Sport governing body

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A sport governing body is a sports organization that has a regulatory or sanctioning function. Sport governing bodies come in various forms, and have a variety of regulatory functions. Examples of this can include disciplinary action for rule infractions and deciding on rule changes in the sport which they govern. Governing bodies have different scopes. They may cover a range of sport at an international level, like the International Olympic Committee and the International Paralympic Committee, or only a single sport at a national level, like the Rugby Football League. National bodies may or may not be affiliated to international bodies for the same sport. The first international federations were formed at the end of the 19th century.

Types of sport governing bodies[edit]

Every sport has a different governing body that can define the way which the sport operates through its afflicted clubs and societies . This is because sports have different levels of difficulty and skill, so they can try to organise the people playing their sport by ability and by age. The different types of sport governing bodies are all shown below:-

International federations are responsible for one sport (or a group of similar sport disciplines, such as aquatics or skiing). They create a common set of rules and organise international competitions. The promotion of the sport is also a task of an international federation.

Trusts are organizations or groups that have control over money that will be used to help someone else, such as the Youth Sport Trust.

National federations have the same objectives as an international federation, but within the scope of one country, or even part of a country, as the name implies. They support local clubs and are often responsible for national teams. National Olympic Committees and National Paralympic Committees are both a type of National Federation, as they are responsible for a country's participation in the Olympic Games and in the Paralympic Games respectively. However, a national governing body (NGB) can be different from a national federation due to government recognition requirements.[1] Also, NGBs can be a supraorganization representing a range of unrelated organisations operating in a particular sport as evident in the example of the Northern Ireland Federation of Sub-Aqua Clubs.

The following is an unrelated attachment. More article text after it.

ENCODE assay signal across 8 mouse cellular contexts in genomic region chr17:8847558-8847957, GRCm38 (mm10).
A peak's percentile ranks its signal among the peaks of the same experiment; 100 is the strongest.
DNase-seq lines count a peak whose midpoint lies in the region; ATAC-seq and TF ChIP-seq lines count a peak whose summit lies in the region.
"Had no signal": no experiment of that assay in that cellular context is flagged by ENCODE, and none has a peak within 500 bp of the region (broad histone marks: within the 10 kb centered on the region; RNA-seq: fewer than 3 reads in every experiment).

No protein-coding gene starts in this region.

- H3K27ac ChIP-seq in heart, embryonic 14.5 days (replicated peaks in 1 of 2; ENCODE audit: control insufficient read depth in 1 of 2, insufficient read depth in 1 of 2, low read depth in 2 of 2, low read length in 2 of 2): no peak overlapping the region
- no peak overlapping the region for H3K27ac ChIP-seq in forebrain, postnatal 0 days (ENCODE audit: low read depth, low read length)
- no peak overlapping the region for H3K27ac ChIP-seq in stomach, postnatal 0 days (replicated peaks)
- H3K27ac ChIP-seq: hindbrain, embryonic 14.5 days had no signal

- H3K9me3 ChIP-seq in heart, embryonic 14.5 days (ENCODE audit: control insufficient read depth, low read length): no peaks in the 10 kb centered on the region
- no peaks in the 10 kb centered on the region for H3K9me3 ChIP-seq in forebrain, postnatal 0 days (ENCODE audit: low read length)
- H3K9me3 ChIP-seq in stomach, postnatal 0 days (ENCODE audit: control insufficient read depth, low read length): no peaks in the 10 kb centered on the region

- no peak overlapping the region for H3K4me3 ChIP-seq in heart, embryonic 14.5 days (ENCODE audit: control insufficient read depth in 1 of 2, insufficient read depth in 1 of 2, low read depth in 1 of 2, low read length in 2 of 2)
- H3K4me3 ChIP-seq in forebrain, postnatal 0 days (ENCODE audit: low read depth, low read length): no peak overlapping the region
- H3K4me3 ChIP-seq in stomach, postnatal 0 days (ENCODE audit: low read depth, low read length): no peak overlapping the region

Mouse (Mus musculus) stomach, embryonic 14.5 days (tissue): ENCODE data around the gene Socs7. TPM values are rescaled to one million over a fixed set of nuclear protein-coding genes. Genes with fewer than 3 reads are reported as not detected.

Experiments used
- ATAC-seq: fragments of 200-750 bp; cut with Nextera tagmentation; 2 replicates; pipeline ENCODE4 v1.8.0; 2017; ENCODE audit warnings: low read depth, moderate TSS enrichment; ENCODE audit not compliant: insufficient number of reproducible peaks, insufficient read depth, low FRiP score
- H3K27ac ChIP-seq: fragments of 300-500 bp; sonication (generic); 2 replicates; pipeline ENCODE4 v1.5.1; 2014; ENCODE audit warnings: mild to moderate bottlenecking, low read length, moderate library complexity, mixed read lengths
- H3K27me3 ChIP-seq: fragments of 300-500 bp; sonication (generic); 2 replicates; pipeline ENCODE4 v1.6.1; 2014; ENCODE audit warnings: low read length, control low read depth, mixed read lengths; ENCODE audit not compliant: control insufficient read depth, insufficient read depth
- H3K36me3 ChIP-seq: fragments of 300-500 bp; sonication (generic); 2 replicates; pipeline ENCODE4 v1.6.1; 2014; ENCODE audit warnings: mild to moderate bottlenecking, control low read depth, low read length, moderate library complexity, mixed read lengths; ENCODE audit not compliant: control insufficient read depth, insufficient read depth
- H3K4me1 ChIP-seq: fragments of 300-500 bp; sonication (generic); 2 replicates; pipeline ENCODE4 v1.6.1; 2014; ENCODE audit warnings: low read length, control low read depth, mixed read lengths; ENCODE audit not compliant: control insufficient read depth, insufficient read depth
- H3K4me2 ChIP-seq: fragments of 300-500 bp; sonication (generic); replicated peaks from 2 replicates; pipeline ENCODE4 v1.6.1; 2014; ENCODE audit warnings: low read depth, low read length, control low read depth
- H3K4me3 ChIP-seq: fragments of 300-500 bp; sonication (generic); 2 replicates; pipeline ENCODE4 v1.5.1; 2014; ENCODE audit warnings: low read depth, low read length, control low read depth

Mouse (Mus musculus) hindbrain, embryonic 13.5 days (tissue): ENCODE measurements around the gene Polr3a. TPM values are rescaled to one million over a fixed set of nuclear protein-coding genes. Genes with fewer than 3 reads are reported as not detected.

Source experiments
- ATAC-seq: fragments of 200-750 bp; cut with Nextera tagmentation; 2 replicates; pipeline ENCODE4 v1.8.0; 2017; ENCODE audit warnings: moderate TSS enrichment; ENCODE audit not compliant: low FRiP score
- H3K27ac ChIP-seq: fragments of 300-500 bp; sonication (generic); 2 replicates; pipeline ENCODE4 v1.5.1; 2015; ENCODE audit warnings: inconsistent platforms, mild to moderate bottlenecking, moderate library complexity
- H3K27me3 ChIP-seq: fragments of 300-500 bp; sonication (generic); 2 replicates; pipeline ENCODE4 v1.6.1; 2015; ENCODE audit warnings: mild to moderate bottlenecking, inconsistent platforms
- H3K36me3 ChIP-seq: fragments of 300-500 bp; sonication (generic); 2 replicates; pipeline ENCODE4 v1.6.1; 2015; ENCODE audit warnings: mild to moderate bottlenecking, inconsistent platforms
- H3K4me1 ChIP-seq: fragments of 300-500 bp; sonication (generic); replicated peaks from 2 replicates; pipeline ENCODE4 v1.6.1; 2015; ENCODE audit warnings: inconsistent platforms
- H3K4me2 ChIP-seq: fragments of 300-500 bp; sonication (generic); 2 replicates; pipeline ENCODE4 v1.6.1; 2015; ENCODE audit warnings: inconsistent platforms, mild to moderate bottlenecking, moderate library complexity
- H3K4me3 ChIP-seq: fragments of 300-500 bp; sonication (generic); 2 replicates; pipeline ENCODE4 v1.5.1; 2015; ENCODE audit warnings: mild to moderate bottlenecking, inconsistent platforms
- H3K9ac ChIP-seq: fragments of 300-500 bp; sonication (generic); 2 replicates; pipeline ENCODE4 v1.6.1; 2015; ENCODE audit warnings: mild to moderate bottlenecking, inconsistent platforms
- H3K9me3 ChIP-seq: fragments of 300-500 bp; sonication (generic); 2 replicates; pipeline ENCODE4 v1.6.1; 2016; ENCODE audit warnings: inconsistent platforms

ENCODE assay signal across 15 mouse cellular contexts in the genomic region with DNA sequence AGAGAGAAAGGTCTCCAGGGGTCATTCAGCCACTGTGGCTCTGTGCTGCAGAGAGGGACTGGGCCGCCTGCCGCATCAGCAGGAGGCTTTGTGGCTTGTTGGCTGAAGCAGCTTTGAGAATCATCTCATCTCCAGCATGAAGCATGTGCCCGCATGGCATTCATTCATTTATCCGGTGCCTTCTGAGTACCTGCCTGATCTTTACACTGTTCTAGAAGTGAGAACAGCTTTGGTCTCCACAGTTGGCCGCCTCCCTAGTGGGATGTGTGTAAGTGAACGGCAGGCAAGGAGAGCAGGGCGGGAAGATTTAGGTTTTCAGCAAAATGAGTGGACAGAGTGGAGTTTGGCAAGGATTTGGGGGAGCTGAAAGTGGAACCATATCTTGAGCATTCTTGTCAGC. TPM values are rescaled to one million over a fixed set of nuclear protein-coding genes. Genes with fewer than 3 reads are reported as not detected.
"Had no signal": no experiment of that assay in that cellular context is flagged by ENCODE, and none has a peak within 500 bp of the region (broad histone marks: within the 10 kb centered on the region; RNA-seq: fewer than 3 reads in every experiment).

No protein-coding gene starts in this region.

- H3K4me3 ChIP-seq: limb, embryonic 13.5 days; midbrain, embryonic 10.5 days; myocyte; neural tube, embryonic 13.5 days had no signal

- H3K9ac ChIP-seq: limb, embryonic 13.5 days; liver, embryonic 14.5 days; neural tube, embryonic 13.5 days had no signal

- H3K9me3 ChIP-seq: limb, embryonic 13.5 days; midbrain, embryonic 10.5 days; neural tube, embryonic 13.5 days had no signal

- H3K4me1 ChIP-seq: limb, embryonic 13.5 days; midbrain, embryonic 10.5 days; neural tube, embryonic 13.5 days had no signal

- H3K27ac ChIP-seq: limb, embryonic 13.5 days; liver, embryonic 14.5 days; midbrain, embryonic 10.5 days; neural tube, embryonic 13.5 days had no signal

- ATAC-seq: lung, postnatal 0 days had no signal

Multi-sport event organizers are responsible for the organization of a certain event which contains more than one sport. The best known example is the International Olympic Committee (IOC), the organizer of the modern Olympic Games. General sports organisations are responsible for sports related topics, usually for a certain group, such as the Catholic or Jewish sports groups. General sports organisations can also exist for the army <ref name= Army> "Army Sports".  </ref> and other groups, but they usually are medium-sized, as they do not have that much of a budget to work with.

Professional leagues are usually the highest level of play in sport, specifically if they consist of the best players around the world in a certain sport. Because of this, they usually work with national and/or international federations, but there is usually a separation between the different federations. Most North American professional leagues usually do not have amateur divisions, as the amateur divisions are mostly run in separate leagues. In addition, most professional leagues are related to other leagues, as players usually attempt to play in the league with the highest level of play. Because of this, promotion and relegation can occur; or, in league systems without promotion and relegation, clubs in professional leagues can have a team in the minor leagues. This enables them to shuffle players who are not doing well to the minor leagues, which will inspire them to contribute more to the team by playing better. →

See also[edit]

References[edit]

  1. ^ "How we recognize sports". Sport England. Retrieved November 2012.